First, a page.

Wednesday, September 23, 2009

Red leaves in the sunshine

I'm dizzy if I look down and notice the spinning planet I'm standing on. The leaves are turning, but a couple of warm days have brought back the gnats and no-see-ums and haunting humidity of summer. The clarity of elevation does me little good, although on this hike up Mt. Cardigan it was reassuring to scramble on the basaltic upper slopes veined with quartz and the carved monograms of ancient Eastern mountain men and women before the days of Lonely Planet and globalized virtual virtuosity. There is a change, even on a mild hike like this, that comes upon you when you climb. There is an intimation of getting closer to the source, and a fellow hiker looks you in the eyes as if he knows you from somewhere. The collective unconscious breathes the rarefied air of mountain heights.

In the garden this evening we cleared away the overgrown pumpkins that had taken over the potato rows. A skunk has crawled under the wood shed, hoping for a winter bunk. Work teaching has taken over the days and my body feels a need for strenous activity. I tried to run with the seventh and eighth grade soccer team, during a practice the coaches covering defensive positions, and popped three muscles in my legs. There is nothing gracious about this.

Thursday, September 10, 2009

Health Care For All

At this point it looks grim. Health care might just be the Afghanistan of domestic policy. You can wade in, but it's going to be a fight to get back out alive. Just look at what happened to the Clintons when they set up camp here early in their administration. The Republicans hopped on the fright machine and sent them packing in defeat. You can turn on the radio and listen to the Republican "base" pick on Joe Wilson for apologizing, itching for a fight. And the truth is the morass of health care policy, the complications of our unique patchwork of a health care system, defy easy analysis and reform. A public option might just increase costs as well as save money, and the art of forecasting these outcomes is far from exact. But one thing is clear for me. Health care is a right, just as much as education and security from aggression. We count on the government to provide us with police and defense forces and public schools. Although there is a place for the private sector in all of these fields, the government cannot hesitate to step in and level the playing field in the name of the weak and less able to fend for themselves. To say that we can't afford it, while spending billions every day on the unnecessary adventures of Iraq and Afghanistan, is plainly immoral. We need to cross this Rubicon for once and get on with it.
(image: Joe Raedle/Getty Images. September 9, 2009 in Miami, Florida)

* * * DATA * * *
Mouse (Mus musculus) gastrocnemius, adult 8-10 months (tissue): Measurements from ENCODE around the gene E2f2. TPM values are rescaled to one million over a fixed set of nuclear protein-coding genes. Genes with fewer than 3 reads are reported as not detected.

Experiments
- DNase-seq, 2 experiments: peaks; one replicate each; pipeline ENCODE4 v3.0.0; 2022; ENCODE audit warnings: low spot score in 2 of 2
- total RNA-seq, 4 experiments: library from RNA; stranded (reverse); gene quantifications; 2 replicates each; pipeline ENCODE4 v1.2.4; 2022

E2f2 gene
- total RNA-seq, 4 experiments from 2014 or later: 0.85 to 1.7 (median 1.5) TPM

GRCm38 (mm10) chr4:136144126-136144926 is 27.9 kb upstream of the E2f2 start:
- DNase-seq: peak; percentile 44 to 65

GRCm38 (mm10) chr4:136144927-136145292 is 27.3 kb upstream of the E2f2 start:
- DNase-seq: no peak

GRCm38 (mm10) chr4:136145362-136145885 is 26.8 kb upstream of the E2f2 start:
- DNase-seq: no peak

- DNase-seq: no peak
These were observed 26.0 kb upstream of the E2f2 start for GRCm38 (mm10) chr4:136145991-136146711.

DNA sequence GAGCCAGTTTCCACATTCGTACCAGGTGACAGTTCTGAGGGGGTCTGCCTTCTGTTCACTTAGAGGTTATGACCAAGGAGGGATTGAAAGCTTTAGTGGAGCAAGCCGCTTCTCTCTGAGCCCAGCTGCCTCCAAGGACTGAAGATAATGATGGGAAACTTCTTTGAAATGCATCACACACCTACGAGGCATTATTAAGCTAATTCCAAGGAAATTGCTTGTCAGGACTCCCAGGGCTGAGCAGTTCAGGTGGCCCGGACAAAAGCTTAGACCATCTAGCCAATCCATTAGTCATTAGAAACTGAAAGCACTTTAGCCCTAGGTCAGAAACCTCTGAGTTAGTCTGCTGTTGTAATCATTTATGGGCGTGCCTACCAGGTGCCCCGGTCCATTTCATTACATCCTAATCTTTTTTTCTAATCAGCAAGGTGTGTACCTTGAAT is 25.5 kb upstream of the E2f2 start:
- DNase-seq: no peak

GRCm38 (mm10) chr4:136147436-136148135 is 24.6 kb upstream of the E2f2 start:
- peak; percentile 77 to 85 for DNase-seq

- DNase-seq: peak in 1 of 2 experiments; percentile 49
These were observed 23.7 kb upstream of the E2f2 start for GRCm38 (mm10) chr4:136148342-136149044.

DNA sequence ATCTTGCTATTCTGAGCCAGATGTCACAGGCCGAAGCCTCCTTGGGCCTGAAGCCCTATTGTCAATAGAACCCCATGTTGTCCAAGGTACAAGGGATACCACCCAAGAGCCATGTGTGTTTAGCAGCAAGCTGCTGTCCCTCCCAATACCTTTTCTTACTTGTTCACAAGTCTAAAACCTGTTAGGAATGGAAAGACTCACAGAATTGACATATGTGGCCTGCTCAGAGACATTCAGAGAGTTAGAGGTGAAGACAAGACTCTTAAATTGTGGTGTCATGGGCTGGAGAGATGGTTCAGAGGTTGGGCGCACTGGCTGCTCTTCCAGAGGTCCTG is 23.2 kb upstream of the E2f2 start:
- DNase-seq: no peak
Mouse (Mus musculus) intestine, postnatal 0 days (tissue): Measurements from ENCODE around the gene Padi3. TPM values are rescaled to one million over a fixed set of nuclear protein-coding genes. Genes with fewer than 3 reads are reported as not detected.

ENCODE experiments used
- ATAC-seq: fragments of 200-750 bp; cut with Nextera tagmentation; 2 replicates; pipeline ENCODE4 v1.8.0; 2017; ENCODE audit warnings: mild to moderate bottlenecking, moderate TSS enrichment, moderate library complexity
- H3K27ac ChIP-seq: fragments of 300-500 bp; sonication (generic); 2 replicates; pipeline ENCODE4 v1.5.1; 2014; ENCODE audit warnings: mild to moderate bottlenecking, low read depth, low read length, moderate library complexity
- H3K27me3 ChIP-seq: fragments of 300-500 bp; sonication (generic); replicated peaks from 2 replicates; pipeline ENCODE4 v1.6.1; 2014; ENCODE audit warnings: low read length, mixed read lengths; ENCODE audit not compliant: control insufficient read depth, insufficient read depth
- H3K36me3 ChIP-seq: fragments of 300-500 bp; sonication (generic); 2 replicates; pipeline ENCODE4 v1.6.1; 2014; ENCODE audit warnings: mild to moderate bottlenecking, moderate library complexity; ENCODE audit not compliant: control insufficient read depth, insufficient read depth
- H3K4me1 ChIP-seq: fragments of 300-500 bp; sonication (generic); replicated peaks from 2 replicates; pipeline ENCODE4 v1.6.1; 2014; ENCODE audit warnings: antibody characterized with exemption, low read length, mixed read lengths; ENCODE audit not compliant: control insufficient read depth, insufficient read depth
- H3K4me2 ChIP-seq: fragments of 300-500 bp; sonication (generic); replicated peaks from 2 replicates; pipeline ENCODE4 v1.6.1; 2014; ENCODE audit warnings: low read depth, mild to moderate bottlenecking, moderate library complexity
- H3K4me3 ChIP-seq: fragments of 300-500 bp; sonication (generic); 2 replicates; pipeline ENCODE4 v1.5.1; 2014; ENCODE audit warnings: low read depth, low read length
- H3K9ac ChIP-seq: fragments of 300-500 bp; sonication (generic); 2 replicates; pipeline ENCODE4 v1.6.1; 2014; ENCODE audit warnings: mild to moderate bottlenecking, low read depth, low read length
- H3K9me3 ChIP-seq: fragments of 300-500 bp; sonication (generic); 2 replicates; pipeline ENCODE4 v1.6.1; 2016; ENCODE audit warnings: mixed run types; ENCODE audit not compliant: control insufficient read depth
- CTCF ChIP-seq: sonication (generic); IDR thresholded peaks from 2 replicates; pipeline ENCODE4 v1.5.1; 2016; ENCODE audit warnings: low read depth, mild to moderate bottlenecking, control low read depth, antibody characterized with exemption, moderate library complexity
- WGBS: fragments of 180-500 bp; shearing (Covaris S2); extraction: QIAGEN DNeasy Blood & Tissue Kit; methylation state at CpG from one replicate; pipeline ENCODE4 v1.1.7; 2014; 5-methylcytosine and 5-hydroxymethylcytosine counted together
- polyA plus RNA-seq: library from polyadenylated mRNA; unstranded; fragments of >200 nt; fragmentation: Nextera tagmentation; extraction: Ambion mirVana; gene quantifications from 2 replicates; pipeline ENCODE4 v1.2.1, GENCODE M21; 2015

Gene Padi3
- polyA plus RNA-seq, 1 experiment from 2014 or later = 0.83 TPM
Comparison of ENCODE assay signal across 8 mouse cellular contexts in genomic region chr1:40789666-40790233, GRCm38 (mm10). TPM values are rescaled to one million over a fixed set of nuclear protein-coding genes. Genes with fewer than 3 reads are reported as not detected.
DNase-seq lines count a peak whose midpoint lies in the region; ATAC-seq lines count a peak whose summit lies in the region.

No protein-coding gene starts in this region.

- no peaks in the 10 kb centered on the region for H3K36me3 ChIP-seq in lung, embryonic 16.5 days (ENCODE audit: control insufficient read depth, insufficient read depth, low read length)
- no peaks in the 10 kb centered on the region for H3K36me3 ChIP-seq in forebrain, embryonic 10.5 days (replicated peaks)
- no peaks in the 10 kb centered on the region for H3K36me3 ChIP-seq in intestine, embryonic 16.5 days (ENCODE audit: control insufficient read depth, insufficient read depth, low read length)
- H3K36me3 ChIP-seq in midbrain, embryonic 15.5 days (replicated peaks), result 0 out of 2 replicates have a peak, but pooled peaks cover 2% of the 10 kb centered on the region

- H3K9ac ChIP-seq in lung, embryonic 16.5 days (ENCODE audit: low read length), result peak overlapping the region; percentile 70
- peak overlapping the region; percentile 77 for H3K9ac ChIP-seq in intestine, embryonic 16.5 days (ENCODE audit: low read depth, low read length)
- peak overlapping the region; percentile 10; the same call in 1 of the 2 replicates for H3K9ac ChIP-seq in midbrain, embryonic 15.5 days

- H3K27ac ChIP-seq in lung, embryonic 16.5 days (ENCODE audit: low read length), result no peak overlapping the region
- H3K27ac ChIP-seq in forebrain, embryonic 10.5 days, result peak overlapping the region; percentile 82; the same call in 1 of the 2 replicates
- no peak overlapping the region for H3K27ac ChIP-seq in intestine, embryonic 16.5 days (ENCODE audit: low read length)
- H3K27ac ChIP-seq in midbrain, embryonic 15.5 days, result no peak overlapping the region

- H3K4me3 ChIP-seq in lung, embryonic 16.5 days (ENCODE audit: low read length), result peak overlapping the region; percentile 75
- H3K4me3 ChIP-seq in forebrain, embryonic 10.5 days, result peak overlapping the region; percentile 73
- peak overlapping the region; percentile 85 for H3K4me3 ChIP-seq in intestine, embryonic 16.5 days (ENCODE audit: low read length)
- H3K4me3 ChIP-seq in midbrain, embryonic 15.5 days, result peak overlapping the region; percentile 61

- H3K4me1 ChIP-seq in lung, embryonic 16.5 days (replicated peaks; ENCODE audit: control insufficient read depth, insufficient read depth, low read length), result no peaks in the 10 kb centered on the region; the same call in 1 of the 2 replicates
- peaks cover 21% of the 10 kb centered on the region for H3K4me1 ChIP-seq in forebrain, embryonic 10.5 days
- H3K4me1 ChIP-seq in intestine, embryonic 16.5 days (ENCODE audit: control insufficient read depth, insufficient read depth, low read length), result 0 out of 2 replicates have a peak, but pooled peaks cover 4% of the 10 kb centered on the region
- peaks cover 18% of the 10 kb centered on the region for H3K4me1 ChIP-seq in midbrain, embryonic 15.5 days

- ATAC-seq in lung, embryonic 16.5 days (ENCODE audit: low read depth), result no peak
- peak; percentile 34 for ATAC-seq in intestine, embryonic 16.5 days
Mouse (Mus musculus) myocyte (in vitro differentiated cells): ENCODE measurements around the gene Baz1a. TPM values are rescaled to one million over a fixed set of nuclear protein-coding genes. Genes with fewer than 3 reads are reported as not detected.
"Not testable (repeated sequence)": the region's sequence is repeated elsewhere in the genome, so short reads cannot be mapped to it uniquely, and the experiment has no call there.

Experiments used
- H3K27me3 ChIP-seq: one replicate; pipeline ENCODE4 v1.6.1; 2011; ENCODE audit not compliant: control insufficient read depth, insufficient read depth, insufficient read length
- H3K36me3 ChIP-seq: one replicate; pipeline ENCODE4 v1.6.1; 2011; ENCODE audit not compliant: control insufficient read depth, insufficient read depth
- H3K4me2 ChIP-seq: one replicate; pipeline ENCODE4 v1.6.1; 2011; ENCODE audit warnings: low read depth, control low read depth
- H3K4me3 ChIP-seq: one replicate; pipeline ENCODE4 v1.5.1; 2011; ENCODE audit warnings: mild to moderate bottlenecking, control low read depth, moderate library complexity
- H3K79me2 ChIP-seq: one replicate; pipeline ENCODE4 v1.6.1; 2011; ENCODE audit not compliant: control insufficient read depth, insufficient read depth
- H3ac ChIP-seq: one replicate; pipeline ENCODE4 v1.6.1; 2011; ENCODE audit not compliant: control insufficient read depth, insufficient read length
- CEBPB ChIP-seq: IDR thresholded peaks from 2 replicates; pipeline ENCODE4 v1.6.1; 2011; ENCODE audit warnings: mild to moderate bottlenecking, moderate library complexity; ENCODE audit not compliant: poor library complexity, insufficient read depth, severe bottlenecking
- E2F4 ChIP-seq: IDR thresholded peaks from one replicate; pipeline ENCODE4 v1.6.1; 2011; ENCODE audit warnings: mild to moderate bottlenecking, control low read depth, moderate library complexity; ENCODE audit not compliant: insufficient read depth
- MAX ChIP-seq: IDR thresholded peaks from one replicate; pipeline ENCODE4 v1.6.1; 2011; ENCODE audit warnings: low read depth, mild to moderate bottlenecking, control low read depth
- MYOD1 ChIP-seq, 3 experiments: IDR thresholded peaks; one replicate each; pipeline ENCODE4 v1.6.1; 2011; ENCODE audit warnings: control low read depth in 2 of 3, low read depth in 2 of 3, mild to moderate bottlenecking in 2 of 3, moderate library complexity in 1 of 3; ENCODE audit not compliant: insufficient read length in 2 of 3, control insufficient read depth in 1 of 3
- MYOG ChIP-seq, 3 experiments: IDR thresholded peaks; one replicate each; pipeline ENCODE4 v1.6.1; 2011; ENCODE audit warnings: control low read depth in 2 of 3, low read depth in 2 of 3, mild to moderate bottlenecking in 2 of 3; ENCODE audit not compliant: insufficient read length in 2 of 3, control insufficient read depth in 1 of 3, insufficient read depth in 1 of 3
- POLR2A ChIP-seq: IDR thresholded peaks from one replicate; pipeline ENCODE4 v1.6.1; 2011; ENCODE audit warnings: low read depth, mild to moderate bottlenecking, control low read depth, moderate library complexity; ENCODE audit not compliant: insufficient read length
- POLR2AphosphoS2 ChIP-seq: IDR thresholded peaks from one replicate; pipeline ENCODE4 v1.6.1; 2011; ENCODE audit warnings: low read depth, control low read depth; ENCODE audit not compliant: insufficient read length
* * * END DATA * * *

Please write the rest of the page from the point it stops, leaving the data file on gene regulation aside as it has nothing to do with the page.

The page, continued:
Sunday, September 6, 2009

A Visit to the Hay House in Newbury, New Hampshire

We drove up this morning to see the Hay house and gardens in Newbury. John Hay was a friend and secretary to President Lincoln and also served under McKinley and Teddy Roosevelt. He married into money and bought land on Lake Sunapee at a time when New Hampshire was trying to lure wealthy tourists to buy up the abandoned farms left behind by the exodus to the western states. His son Clarence studied landscaping and forestry at Yale and created an outstanding rock garden, which, along with the perennial flowerbeds in the front of the house, have been brought back to life by the trust which now runs the property. The house itself is interesting to see, and there is an informative video on the Hay family which is part of the guided tour. There are whimsical sculptures dotting the garden and a fairy garden where children can build their own rock cairns and fairy houses.
Today there was a wedding being prepared for on the grounds and cars rolling down the gravel drive with suited guests and caterers. A woman in a maid's uniform came out from the kitchen, her hair up in braids, with a cake in her arms, and ducked behind the honeysuckle.
Some of the titles in the library were the collected works of Tolstoy, the life of Thomas Howard Fourth Duke of Norfolk, an account of the sack of Paris during the Napoleonic wars, and the volumes written by Hay about Lincoln, his mentor. The woman giving the tour opened up a door on the halls and let me have a peek at an entire wing which was left in a decrepit state by the family before the state took it over. The bare lathe and ribs of the rafters were a testament to the mortality of houses. The tour guide, an older woman, had built a house herself in the 1950s in Massachusetts, she told me, using the old lathe and horse hair plaster for the walls in the days before sheet rock was mass produced. You can't find people any more who know how to build a wall this way.